After our aforementioned lunch of oysters and white wine, we sped back down 77 and over 421 to Hanover Park Vineyards. The second oldest winery in NC, you'll find some hard to find favorites and a Cab Franc that rivals any I've had. The Chambourcin is reminiscent of eucalyptus, spice and licorice. The 1897 is a more complex blend of the popular Michael's Blend which sells out quickly every year. Outside this 100 plus year old home, four rocking chairs simply call your name for reflection and tasting.
We ended our day by discovering Westbend Vineyards (we're told this is THE oldest winery in North Carolina), a hidden jewel in the crown of southern viticulture. The Chambourcin tastes like Christmas with clove and earthy flavors that will surprise you. Westbend wines are all award winners from a smile generating Cab Franc to their amazing Estate Cab (one of the best cabs we drank all day!)
After returning home with our collection of engraved glasses, enough wine to serve at a wedding, and a wonderful dinner at Caruso's in Cornelius (Oh my, don't miss it!) We realized that we can't leave this kind of business planning to just anyone. We'll have to do this again and again until we've discovered every nook and cranny of the wonderful world of North Carolina wines!

Women Are The Healers

If there is any energy to be focused, it must be from women. We are healers, nurturers and long to bring connections to our world. I see so many of us falling into the open pit of fear. We are letting it consume us and yet the future is not written!! We are fearing something we ourselves can control!
I am hopeful that if we gather as women and borrow each other's strength we can create a fabric of wellness that will blanket us all, awakening others to offer their piece of wisdom to our circle.
As women, we tend to pull ourselves in during times like this. Thinking that if we conserve and protect we will last longer. And yet, as creatures of creativity and beauty, we must take this as a cue to expand all of our senses and possibilities. We must give ourselves a wide berth and think about things that we thought were impossible, and make them possible.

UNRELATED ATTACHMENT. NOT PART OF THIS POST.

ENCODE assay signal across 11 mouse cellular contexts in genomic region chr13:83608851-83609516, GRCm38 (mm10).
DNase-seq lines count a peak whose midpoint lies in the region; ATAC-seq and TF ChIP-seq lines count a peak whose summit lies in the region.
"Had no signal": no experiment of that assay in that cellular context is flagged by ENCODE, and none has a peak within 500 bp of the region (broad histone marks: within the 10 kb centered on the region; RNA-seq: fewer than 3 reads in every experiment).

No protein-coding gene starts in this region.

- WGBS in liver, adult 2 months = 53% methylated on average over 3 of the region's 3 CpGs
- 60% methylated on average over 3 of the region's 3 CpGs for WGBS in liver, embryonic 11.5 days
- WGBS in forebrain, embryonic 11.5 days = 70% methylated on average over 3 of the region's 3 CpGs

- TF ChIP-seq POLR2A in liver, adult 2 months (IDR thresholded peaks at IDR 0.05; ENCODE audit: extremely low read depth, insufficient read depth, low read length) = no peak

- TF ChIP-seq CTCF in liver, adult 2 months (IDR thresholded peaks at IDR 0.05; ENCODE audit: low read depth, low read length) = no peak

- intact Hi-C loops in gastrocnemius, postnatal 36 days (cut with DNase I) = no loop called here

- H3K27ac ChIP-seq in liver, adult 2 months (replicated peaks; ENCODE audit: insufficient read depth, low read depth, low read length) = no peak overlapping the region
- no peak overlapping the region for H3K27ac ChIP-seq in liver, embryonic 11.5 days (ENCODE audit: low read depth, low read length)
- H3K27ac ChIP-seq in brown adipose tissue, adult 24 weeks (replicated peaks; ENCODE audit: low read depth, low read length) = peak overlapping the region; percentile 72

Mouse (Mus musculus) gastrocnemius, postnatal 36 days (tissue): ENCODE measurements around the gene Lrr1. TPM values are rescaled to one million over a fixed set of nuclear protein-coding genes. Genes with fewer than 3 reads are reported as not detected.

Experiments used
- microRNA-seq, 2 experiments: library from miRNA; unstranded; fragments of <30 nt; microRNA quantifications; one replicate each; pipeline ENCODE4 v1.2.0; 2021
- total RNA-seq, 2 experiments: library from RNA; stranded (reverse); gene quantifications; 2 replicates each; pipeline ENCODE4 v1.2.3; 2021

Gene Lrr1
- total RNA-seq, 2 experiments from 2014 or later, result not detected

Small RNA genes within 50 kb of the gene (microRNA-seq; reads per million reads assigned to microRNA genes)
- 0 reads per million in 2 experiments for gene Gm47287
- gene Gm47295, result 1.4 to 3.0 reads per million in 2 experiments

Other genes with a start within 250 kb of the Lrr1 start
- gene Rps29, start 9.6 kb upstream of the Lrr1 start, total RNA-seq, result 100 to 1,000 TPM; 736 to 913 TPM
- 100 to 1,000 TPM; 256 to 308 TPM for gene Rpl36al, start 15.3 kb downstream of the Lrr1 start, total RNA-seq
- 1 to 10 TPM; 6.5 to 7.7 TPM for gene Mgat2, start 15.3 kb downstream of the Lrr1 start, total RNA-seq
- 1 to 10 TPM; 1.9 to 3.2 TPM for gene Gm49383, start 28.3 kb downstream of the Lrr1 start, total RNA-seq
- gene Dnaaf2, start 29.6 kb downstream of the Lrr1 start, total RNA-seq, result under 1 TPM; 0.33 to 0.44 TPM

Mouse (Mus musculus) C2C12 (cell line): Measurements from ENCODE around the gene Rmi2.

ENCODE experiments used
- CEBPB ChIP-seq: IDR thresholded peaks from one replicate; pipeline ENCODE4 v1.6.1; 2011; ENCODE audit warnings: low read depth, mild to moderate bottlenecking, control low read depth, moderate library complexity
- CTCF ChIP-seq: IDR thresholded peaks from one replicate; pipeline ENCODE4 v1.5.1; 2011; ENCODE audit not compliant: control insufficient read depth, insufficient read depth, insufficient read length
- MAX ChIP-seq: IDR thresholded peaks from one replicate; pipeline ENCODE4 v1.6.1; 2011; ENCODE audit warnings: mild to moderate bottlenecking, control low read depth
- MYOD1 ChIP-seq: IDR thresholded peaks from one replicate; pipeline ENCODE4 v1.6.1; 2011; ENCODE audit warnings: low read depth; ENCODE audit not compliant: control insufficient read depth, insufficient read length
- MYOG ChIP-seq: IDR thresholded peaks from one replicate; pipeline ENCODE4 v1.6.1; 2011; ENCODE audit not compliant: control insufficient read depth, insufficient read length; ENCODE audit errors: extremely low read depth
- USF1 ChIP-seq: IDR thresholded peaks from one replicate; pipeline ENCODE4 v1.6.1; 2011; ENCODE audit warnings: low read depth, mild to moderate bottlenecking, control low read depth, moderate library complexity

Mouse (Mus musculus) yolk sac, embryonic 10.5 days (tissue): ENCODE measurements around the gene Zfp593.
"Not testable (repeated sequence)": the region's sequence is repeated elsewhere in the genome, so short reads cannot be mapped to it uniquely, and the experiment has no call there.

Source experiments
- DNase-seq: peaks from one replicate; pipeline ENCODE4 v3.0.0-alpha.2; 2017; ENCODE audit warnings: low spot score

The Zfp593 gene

Only when we believe there is something new that has been waiting for the sunlight to grown, will we step away and let the rays touch the earth below our feet so that the ideas can germinate, and we can begin the journey!

Tuesday, February 3, 2009

What Networking Women And Wine Is All About!

Another year is behind us and 2009 looms before us with all its potential and mystery. But the only way to know what it will bring lies in understanding the real person that WE are.
In essence, understanding what is truly authentic about our lives, our dreams, our needs and our talents. Putting these things to work will make all the difference in determining what this year and this day will look like.
Networking, Women and Wine was created as a platform to access our unique abilities as women to connect and create solutions, allowing it to germinate in each of us. Our lives are then enriched and our sphere of influence is enlarged.

Why combine wine with this scenario? Wine has become a pseudo-mascot in this endeavor. It is something that satisfies when the authenticity of the fruit, the terroir (the place, soil and growing conditions), and the skill of the winemaker combine to unlock the potential and variations in each vintage -- for that matter, in each sip.
And so it is with women. When we are nurtured, we open up and offer our unique influence for good, blossoming to our fullest potential.